Custody doesn't violate Charter: appeals courtDecision does not affect sentence of woman granted 6.5 days credit for each day held in drunk tank in 2016
Northern News Services
Friday, July 14, 2017
The NWT Court of Appeal has overturned a judge's decision to give a woman 6.5 days credit for each day she was held in RCMP cells, otherwise known as the drunk tank.
Normally, prisoners are given 1.5 days credit for each day served in pre-trial custody. In 2016, Territorial Court Justice Robert Gorin gave Tamara Simpson extra credit for the 12 days she served in RCMP cells while awaiting sentencing for selling cocaine to an undercover cop in 2015.
He reduced her sentence from 10 months to eight, stating the practice of keeping women in RCMP cells is excessively harsh and comparable to solitary confinement.
According to court documents Simpson had already pleaded guilty when she was arrested on Feb. 29, 2016 for missing a court date. That's when she was held in the barren cell for almost two weeks. When Gorin heard that he immediately ordered Simpson be moved to the women's correctional facility in Fort Smith.
Brendan Green, Crown counsel for the case, said the appeal was launched not to extend Simpson's sentence but to avoid a precedent set by Gorin's ruling.
"Our position was that (Gorin's) interpretation and application of the Charter just wasn't correct, so we wanted a decision saying that," he said.
In the ruling, the court of appeal stated Gorin did not define what would be a female remand facility and what would be reasonably close to Yellowknife.
"There was simply no basis to find that there was unequal treatment of (Simpson) ... arising from state conduct," stated the court.
"There was a form of state sponsored remand facility available to hold (Simpson), namely the RCMP holding cells."
The court of appeal also disagreed with Gorin's assertion that RCMP cells are excessively harsh.
"She was afforded with some means of entertainment," stated the court of appeal.
"She was given the occasional opportunity to smoke a cigarette."
The decision also states she was given three meals a day, an afternoon snack and coffee, juice or tea while in RCMP cells. While the appeals judges concede there are always lights on in cells, "the lights can be toggled between day and night time settings at the prisoner's request."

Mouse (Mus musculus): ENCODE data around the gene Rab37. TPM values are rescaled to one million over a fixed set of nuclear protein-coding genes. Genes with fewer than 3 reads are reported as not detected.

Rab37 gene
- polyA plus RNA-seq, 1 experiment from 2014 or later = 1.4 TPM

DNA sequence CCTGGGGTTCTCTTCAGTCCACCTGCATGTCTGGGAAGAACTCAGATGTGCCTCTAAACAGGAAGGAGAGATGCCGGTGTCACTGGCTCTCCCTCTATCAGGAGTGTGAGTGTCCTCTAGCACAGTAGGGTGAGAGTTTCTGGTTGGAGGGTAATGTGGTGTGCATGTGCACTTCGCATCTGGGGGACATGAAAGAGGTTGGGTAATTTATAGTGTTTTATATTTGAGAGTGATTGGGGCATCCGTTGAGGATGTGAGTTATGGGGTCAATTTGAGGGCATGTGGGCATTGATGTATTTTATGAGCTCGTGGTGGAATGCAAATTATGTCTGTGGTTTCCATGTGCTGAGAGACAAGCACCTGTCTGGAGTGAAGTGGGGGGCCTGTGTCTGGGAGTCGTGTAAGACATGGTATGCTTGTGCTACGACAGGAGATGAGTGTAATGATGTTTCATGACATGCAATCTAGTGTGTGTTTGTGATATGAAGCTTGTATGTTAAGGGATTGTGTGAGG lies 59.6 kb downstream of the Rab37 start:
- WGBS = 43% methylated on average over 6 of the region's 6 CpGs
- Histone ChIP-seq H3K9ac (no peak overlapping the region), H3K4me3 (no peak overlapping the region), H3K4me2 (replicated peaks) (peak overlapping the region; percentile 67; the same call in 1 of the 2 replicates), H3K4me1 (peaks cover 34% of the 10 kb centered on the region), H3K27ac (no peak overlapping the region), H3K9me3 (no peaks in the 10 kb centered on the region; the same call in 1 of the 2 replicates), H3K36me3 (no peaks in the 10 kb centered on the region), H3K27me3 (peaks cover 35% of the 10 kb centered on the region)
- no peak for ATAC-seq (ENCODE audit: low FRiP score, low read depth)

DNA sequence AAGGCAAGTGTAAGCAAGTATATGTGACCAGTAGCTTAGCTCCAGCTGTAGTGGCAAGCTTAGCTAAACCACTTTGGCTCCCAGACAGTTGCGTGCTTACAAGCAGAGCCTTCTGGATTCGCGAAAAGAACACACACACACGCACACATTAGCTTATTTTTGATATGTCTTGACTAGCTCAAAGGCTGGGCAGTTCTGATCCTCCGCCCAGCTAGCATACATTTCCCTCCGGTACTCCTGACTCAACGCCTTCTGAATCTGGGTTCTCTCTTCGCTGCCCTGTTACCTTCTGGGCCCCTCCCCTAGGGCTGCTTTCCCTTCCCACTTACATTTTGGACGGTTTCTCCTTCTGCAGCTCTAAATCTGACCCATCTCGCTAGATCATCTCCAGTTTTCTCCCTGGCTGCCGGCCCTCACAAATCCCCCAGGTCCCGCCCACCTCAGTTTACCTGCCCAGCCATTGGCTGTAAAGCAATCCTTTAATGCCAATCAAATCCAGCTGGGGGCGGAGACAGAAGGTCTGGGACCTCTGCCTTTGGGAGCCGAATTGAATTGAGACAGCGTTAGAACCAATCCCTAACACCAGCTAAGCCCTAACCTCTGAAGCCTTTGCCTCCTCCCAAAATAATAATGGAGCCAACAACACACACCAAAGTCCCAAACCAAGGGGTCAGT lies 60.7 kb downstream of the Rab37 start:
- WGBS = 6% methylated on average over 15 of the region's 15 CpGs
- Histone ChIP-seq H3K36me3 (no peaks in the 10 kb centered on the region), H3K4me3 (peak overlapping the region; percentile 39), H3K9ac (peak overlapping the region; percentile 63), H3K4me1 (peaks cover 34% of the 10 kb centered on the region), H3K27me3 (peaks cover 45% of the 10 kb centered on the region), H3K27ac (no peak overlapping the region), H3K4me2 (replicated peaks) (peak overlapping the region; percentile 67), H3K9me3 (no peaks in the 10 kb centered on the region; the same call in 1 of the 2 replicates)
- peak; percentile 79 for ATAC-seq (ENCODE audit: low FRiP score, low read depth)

As well, appeals court pointed out that Simpson made six court appearances in the 12 days she was held at RCMP cells but she could have appeared via closed-circuit television from Fort Smith had she or her lawyer opted for that.
"The respondent's arrival and detention in RCMP cells for the period in question was, practically speaking, largely a consequence of choice," states the decision document.
The final major aspect of Gorin's ruling singled out as a flaw by the court of appeal is a clear definition of what is defined as equal treatment between genders.
The decision quotes from a 1989 B.C. court decision that states "not every difference in treatment will necessarily result in inequality and that identical treatment may frequently produce serious inequality."
The holding cells at RCMP headquarters in Yellowknife are eight-and-a-half feet by 11-and-a-half feet.
They have no windows and lights are kept on 24 hours a day. There are no visitors or phone calls other than from lawyers and prisoners do not get a pillow.
Male prisoners awaiting sentencing are held at the North Slave Correctional Complex (NSCC), where they have access to phones, TVs and get time outside.
The women's facility in Fort Smith is a townhouse complete with bedrooms, bathrooms, kitchen and living room facilities. Prisoners also have access to an exercise room and eat their meals in a dining room.
Following Gorin's ruling in the spring of last year, the territorial government created space at NSCC for women awaiting trial. Some female prisoners are still occasionally held in RCMP cells but only for a night or two at a time.
Peter Harte, Simpson's lawyer when she was sentenced, told Yellowknifer yesterday he thinks it was important to bring the situation to light.
"Regardless of whether the court of appeal agreed with his analysis, it was important for him to ensure (female) prisoners were treated appropriately," he said.
"That was the message that he wanted to communicate and the government got it loud and clear. It's made a big difference in the way they are treated."
Women held at the women's correctional centre in Fort Smith are able to appear by video for all court appearances except trials.
The NWT court of appeal is made up of local Supreme Court judge Shannon Smallwood as well as judge J.A. Slatter and J.A. Watson, both from the Alberta Court of Appeal.
The decision was released on July 11.